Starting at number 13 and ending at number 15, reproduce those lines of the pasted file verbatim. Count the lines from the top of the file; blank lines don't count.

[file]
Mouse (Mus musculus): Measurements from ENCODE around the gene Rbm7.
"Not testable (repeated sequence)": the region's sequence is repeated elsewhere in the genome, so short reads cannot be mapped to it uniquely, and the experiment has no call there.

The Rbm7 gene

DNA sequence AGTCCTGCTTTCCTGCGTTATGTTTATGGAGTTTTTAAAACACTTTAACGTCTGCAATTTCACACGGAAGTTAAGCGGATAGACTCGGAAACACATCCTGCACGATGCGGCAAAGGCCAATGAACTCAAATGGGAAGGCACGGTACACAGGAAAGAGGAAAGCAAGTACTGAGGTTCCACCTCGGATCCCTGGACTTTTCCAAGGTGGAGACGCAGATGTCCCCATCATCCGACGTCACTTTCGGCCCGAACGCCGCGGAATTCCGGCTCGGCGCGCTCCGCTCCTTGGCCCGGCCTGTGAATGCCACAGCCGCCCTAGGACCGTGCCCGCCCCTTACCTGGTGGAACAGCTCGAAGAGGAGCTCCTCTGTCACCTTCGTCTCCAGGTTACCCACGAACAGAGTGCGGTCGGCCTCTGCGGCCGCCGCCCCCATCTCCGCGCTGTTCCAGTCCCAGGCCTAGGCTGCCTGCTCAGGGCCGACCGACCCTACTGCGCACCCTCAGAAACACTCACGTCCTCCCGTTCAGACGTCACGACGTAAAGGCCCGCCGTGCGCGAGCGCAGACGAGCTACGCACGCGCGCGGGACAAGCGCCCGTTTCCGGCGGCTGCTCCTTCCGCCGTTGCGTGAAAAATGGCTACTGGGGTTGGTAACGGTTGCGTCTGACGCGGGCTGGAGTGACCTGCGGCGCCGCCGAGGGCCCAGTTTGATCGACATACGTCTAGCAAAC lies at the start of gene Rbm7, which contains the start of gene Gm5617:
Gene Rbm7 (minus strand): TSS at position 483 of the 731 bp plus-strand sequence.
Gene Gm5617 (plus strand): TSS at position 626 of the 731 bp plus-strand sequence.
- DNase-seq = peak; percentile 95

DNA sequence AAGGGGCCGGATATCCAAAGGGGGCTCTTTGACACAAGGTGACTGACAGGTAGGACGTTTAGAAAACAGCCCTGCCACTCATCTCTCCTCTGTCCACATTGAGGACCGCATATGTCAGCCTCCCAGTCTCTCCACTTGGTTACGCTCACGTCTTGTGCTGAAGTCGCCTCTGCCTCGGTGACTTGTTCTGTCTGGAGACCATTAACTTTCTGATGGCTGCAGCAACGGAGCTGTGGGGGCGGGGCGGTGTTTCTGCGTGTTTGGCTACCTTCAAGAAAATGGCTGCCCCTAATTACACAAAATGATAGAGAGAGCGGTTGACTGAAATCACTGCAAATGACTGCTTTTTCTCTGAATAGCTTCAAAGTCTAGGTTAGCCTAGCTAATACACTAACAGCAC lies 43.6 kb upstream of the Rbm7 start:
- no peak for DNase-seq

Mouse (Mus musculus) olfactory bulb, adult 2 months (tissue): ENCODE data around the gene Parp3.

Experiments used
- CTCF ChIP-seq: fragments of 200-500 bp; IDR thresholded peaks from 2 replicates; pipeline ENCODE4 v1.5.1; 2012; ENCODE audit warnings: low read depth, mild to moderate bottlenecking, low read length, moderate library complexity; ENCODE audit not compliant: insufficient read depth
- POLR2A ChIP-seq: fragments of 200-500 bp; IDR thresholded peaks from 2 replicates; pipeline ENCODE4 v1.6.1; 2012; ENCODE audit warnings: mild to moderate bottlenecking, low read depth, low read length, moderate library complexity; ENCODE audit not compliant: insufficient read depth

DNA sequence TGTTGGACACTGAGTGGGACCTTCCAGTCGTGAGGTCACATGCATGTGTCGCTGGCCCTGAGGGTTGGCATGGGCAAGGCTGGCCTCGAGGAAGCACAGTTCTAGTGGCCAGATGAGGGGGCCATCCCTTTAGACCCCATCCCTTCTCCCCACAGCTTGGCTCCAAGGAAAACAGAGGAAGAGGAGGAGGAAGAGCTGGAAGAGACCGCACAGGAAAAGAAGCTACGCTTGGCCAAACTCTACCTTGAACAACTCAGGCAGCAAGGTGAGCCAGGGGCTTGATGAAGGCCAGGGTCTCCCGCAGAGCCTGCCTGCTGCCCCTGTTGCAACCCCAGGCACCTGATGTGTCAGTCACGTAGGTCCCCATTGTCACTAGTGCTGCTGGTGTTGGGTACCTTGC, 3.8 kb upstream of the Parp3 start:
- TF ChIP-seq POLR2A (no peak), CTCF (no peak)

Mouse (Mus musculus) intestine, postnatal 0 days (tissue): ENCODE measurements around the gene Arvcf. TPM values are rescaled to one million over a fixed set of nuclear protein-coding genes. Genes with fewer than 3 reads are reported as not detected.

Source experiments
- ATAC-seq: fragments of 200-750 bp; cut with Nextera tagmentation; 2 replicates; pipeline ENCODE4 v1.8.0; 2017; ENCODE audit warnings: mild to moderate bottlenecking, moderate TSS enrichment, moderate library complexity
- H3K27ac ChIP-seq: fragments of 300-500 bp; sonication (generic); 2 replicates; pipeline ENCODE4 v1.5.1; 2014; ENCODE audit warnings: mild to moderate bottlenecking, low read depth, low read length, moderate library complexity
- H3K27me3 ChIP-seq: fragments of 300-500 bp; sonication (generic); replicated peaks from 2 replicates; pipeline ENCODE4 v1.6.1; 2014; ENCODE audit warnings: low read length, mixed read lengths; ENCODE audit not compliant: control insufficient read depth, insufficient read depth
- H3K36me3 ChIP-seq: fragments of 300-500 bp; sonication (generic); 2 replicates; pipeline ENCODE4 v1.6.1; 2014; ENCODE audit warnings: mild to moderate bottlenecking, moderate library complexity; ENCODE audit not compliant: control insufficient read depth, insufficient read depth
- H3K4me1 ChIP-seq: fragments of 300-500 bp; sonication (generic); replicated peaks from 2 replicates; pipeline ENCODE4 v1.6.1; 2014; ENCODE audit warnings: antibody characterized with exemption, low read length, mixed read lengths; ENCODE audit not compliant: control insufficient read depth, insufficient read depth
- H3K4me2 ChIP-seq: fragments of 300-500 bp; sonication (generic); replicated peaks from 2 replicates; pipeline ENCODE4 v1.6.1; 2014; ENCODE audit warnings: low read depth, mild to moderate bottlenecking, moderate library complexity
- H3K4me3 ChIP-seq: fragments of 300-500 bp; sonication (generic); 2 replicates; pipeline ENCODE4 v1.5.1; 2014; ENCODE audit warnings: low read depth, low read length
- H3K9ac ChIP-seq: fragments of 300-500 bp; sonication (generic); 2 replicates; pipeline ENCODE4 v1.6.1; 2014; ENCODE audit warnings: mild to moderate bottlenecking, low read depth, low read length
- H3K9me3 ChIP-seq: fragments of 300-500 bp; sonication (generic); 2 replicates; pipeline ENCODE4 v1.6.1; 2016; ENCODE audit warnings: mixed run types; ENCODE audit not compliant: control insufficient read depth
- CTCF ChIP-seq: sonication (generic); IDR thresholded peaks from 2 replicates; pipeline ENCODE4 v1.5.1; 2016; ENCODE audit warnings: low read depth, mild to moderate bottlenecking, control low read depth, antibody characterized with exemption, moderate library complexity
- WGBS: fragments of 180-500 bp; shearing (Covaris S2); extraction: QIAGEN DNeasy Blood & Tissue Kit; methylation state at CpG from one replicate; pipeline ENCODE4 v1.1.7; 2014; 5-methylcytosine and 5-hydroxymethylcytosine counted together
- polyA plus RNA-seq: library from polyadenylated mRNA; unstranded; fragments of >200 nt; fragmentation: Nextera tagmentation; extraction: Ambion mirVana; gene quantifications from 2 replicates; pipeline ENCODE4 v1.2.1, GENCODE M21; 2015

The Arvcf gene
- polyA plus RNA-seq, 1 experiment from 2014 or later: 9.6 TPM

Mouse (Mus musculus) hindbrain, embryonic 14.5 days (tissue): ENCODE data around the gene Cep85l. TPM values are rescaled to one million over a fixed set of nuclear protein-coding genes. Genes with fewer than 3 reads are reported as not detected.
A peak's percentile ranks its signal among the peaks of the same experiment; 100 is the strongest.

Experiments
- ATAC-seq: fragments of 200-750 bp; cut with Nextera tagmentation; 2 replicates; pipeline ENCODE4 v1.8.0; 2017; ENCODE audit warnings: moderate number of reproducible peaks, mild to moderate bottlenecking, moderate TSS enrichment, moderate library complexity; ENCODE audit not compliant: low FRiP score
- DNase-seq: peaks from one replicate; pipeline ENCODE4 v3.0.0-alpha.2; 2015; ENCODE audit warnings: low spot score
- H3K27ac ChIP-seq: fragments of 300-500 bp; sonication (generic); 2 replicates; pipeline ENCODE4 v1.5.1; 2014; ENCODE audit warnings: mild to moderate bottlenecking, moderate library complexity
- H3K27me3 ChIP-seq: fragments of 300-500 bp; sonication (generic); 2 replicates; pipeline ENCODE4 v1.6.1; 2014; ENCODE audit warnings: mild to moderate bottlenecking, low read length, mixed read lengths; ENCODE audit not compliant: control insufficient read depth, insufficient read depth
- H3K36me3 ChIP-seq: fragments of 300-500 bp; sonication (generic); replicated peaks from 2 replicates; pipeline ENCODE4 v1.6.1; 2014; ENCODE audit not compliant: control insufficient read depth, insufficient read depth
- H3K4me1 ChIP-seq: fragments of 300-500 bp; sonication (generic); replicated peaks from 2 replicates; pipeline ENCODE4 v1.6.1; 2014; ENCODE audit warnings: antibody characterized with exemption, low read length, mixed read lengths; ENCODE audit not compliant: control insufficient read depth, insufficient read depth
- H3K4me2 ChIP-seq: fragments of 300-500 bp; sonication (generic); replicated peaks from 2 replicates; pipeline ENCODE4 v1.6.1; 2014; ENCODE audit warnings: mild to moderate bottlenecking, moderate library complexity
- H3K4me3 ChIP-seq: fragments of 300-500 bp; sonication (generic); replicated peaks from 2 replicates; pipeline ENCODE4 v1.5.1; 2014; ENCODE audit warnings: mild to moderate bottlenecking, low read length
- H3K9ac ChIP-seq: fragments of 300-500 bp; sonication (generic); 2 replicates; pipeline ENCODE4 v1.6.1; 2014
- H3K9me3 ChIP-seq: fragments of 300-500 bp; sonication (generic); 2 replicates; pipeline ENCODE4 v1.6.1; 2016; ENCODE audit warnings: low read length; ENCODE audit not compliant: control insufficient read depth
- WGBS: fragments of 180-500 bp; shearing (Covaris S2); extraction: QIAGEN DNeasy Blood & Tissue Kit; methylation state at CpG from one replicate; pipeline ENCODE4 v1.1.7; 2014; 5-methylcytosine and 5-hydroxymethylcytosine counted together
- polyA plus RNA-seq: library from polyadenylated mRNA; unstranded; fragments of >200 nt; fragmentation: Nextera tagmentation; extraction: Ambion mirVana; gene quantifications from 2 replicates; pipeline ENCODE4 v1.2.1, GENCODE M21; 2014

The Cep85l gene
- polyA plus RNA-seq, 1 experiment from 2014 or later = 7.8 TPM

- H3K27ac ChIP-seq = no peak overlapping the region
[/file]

- POLR2A ChIP-seq: fragments of 200-500 bp; IDR thresholded peaks from 2 replicates; pipeline ENCODE4 v1.6.1; 2012; ENCODE audit warnings: mild to moderate bottlenecking, low read depth, low read length, moderate library complexity; ENCODE audit not compliant: insufficient read depth

DNA sequence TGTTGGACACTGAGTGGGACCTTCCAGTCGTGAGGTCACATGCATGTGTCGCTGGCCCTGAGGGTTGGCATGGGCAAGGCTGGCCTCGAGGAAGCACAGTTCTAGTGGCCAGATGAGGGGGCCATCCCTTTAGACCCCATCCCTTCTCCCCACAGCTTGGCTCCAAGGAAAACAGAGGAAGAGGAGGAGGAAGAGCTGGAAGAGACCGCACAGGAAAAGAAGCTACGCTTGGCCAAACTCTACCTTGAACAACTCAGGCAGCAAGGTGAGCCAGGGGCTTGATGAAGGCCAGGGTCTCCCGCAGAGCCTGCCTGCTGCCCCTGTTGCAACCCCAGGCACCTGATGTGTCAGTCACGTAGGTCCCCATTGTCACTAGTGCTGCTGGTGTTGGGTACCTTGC, 3.8 kb upstream of the Parp3 start:
- TF ChIP-seq POLR2A (no peak), CTCF (no peak)